In brief: The Barbizon; Bright Burning Things; The Home Stretch – reviews

An elegant history of a women-only hotel; the story of a failed actor turned alcoholic… and who wants to be a domestic goddess?

The Barbizon: The New York Hotel That Set Women Free

Paulina Bren
Two Roads, £20, pp336

Built during the roaring 20s and lingering until 2007, when it was inevitably converted into multimillion-dollar condos, the Barbizon was a legend in its heyday. As the most elite of New York’s women-only hotels, it provided a tony Upper East Side address and safe harbour for generations of young women newly arrived with dreams to fulfil. Grace Kelly, Liza Minnelli, Joan Didion – all were residents, along with Sylvia Plath, who later spilled its secrets in The Bell Jar. This is the first real history of the place, and it’s a treat, elegantly spinning a forgotten story of female liberation, ambition and self-invention. The fate of those who didn’t make it adds a note of melancholy complexity.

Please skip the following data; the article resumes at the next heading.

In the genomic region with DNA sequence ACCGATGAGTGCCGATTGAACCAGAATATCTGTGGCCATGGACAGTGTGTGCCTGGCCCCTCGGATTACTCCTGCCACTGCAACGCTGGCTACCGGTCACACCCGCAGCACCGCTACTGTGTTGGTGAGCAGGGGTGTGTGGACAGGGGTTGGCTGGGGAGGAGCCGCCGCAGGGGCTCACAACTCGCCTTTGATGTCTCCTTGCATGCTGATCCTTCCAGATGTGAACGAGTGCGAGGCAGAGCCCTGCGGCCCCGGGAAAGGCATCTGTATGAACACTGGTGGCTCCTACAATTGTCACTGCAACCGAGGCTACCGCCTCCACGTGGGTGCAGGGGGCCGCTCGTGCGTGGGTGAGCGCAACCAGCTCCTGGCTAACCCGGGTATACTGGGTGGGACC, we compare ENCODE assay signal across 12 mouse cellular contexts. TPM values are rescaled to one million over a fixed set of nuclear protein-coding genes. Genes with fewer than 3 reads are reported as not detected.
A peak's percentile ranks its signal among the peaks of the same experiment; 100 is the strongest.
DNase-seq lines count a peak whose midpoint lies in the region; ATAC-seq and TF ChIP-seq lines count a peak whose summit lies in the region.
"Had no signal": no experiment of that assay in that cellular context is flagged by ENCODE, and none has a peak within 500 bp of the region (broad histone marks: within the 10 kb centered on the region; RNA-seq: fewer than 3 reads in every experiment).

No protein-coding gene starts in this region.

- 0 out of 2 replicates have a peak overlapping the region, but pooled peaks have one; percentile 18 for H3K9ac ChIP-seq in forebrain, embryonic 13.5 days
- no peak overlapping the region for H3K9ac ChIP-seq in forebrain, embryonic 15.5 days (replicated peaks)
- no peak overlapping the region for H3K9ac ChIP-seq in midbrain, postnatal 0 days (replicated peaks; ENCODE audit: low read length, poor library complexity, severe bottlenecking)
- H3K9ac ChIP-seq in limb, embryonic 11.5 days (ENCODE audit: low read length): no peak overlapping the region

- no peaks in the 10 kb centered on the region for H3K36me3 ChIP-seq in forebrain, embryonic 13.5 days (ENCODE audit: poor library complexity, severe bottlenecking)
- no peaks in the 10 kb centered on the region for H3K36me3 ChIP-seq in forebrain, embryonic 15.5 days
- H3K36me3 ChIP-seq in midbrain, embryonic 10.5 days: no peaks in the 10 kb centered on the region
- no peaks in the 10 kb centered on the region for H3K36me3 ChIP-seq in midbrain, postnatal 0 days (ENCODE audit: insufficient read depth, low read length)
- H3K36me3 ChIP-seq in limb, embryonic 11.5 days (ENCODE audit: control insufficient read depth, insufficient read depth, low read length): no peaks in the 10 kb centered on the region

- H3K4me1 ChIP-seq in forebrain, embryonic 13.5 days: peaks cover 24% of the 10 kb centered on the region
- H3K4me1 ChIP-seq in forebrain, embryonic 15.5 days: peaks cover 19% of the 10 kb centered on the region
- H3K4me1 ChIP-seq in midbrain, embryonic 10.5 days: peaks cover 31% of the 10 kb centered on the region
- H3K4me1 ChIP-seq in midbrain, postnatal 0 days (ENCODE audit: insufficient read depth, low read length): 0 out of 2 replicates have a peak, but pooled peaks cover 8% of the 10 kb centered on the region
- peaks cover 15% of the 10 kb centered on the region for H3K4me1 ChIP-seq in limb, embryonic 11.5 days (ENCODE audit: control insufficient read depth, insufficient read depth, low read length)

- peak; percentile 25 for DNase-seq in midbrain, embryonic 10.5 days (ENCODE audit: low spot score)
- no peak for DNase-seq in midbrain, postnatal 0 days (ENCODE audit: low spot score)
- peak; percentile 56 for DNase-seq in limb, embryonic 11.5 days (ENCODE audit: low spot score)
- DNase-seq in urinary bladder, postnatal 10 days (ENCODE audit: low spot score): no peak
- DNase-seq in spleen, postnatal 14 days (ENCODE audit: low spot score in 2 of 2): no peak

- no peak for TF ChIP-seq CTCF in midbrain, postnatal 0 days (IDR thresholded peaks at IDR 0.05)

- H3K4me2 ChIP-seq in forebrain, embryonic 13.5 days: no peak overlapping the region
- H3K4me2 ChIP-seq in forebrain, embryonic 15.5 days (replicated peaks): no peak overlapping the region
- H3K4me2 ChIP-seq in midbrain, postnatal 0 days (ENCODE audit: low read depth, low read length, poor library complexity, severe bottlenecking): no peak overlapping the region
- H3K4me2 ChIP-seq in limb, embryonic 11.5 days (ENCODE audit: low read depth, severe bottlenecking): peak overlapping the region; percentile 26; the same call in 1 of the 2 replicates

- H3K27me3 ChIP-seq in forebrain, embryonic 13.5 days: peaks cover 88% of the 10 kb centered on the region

Bright Burning Things

Lisa Harding
Bloomsbury, £14.99, pp320

Harding’s well-crafted second novel conjures up the life of Sonya, a failed actor and floundering single mum in Dublin, whose need for a steadying glass of wine has bloomed into full-on alcoholism. Her days are shaped by impulsive highs and lows, “thoughts tossed and rushing”, while her four-year-old son, Tommy, and their shaggy-haired rescue pup, Herbie, look anxiously on. When her estranged father stages an intervention, she agrees to enter a nun-run rehab, but her struggles are only just beginning. It’s a wild ride, culminating in a final scene that combines hope, fear and beauty.

The Home Stretch: Why the Gender Revolution Stalled at the Kitchen Sink

Sally Howard
Atlantic, £9.99, pp352 (paperback)

If there were ever any doubts about this book’s premise – that, despite decades of workplace advances, women continue to bear more than their fair share of the domestic load – then a year of lockdowns has laid them fully to rest. It was motherhood that brought it all home to journalist Howard, and personal experience warms a narrative that braids history with sharp reportage, managing to feel invigorating even if the truths it conveys are profoundly frustrating. Will any of her home schooling-addled cohort have the bandwidth for this book at the moment? Possibly not, but then they’re not really the ones who need to read it.

To order The Barbizon, Bright Burning Things or The Home Stretch go to Delivery charges may apply


Hephzibah Anderson

The GuardianTramp

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